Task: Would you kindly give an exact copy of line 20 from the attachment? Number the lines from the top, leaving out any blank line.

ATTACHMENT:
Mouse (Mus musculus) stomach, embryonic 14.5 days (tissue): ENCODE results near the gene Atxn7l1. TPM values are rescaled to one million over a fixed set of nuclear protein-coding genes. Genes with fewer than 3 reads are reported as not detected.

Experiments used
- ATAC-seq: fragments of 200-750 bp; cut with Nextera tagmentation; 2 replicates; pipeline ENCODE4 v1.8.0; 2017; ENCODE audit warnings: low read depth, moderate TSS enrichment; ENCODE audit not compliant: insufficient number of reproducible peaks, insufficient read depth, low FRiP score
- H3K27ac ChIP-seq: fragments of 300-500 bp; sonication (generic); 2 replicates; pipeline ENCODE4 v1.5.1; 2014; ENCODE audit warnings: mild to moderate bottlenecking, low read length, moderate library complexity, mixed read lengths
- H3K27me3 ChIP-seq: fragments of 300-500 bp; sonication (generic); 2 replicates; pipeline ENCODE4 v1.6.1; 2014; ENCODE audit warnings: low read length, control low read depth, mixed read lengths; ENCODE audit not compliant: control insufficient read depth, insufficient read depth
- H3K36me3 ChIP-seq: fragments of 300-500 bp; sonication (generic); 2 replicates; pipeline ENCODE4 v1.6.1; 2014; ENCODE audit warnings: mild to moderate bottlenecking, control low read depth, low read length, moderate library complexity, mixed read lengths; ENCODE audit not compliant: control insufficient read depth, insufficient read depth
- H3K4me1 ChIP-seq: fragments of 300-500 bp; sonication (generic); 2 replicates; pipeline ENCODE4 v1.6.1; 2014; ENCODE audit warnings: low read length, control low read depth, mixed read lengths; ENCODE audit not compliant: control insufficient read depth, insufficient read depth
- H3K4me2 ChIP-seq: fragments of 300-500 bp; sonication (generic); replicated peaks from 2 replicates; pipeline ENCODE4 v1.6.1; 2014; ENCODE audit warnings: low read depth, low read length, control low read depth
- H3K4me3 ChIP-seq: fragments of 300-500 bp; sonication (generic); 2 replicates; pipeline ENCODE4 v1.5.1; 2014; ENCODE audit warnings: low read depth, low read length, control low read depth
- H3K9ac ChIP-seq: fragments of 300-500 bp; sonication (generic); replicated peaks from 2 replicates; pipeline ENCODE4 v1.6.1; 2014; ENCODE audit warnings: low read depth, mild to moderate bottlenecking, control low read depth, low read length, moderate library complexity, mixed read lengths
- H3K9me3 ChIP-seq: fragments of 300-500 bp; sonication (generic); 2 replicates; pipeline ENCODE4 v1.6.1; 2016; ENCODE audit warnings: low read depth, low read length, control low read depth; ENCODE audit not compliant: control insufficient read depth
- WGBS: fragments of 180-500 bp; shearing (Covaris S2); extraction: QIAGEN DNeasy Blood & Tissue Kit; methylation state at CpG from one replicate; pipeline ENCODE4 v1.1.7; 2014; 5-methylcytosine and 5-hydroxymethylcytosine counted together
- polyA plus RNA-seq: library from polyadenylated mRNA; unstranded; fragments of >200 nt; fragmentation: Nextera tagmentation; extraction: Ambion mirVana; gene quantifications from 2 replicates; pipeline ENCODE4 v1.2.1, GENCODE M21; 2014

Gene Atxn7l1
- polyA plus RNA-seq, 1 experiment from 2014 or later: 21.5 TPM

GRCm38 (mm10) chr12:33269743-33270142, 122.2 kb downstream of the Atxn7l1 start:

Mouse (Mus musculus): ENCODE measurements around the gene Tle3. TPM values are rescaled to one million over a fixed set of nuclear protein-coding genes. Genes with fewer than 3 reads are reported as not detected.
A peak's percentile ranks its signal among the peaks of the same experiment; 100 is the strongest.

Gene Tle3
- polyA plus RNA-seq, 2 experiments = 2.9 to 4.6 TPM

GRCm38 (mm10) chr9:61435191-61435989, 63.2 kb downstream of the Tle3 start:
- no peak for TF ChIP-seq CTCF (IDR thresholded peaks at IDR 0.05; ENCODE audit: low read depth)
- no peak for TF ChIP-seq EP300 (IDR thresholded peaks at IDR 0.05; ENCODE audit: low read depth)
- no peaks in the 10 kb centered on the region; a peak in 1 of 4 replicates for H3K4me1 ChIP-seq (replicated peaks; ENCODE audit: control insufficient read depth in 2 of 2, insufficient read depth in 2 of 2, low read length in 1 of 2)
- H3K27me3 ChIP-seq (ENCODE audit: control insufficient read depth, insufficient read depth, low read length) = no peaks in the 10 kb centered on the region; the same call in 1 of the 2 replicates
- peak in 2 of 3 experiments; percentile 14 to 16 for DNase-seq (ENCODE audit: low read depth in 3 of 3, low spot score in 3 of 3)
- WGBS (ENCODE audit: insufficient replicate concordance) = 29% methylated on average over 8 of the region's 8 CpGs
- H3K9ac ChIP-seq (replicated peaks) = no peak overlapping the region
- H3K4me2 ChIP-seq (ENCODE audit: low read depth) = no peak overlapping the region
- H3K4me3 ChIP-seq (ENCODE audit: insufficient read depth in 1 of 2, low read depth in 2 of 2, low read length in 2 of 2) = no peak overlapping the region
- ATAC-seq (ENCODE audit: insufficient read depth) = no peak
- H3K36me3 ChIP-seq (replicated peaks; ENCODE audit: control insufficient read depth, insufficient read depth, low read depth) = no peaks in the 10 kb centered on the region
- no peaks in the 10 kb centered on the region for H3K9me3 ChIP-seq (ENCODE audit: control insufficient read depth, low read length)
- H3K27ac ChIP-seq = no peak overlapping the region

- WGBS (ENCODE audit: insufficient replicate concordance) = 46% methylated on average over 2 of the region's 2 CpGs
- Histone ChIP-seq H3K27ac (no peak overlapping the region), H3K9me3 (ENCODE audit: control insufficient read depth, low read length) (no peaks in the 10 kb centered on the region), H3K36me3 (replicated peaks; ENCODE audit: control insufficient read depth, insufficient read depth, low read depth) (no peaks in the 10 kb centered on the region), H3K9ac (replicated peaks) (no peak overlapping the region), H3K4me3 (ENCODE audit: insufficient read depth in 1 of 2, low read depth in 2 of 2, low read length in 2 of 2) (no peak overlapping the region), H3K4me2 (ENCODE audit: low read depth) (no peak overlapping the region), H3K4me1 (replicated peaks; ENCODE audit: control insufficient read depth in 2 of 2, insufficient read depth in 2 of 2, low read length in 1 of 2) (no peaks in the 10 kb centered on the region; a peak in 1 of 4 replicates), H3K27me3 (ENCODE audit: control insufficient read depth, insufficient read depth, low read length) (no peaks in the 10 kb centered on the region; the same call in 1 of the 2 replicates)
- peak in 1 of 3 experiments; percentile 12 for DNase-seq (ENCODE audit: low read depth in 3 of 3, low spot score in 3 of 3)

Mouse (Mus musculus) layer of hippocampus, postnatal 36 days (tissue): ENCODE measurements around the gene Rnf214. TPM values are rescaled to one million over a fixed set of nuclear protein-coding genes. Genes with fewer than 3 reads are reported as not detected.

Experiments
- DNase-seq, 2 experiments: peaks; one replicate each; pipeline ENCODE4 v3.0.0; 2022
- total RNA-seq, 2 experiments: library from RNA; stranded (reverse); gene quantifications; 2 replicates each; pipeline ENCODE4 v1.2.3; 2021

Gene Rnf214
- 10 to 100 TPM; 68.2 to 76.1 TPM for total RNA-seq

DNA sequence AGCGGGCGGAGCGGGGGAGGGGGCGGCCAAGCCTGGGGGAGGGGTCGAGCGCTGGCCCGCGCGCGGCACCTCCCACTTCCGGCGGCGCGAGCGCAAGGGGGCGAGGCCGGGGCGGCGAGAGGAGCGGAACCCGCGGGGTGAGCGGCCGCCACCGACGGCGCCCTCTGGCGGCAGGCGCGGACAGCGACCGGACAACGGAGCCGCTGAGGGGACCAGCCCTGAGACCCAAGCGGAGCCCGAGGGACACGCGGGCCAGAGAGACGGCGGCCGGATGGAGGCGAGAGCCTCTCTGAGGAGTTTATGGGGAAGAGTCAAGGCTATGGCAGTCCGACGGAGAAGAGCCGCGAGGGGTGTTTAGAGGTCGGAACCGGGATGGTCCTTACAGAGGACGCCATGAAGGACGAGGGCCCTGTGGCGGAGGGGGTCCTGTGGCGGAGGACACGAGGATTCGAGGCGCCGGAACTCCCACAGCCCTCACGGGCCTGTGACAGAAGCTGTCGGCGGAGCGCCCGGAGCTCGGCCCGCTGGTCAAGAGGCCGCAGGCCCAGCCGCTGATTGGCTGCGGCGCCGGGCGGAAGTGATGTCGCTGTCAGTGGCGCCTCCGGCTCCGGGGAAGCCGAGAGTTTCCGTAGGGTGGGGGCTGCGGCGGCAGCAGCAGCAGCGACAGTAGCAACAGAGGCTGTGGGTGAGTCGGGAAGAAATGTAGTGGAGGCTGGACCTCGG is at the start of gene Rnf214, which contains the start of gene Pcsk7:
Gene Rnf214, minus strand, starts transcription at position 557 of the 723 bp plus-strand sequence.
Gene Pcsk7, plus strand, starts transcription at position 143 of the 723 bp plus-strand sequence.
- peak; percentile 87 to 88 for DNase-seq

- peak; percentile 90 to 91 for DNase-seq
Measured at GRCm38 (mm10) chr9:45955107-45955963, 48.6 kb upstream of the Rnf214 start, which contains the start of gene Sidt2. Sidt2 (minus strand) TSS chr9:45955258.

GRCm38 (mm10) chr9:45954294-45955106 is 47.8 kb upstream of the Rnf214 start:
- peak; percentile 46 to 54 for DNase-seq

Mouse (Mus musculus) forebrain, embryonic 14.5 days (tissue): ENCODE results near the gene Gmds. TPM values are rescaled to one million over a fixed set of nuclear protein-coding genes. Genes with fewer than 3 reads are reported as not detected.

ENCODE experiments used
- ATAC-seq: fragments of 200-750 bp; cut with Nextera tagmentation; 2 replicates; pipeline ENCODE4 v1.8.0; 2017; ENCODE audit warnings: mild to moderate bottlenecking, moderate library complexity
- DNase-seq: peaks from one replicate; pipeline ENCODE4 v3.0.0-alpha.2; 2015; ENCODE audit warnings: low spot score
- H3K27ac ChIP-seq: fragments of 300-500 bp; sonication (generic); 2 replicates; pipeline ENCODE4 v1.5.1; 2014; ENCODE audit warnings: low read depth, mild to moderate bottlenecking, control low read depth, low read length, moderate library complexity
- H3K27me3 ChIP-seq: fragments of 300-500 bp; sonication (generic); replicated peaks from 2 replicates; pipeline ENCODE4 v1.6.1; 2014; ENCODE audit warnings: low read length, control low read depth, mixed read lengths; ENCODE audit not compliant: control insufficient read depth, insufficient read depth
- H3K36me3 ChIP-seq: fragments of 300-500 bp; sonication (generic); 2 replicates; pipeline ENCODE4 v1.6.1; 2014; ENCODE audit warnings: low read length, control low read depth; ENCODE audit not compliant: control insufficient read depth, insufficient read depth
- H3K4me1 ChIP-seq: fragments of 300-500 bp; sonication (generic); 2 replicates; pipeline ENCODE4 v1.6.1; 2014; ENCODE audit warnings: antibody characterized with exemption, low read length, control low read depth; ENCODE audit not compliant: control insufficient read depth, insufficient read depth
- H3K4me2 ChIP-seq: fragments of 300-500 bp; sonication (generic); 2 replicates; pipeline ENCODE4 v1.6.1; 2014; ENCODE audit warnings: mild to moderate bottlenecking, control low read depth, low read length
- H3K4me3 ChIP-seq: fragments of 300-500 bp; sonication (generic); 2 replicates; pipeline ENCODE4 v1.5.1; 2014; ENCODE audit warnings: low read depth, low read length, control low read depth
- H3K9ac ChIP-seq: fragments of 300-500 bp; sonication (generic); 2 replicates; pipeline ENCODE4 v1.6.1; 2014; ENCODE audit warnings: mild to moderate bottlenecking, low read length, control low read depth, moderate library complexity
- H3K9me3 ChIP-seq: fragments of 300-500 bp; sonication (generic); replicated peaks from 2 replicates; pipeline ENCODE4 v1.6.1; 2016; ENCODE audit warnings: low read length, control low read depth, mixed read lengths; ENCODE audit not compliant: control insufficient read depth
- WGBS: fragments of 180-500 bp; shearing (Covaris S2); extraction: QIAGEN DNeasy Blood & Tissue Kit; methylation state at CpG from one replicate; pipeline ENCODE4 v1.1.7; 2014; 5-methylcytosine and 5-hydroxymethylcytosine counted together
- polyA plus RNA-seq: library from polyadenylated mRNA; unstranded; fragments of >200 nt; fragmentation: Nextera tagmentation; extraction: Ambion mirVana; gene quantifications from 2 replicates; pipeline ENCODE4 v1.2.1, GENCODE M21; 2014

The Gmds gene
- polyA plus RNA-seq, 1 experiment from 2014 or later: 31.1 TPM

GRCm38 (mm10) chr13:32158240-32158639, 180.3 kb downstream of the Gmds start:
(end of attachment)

- polyA plus RNA-seq, 2 experiments = 2.9 to 4.6 TPM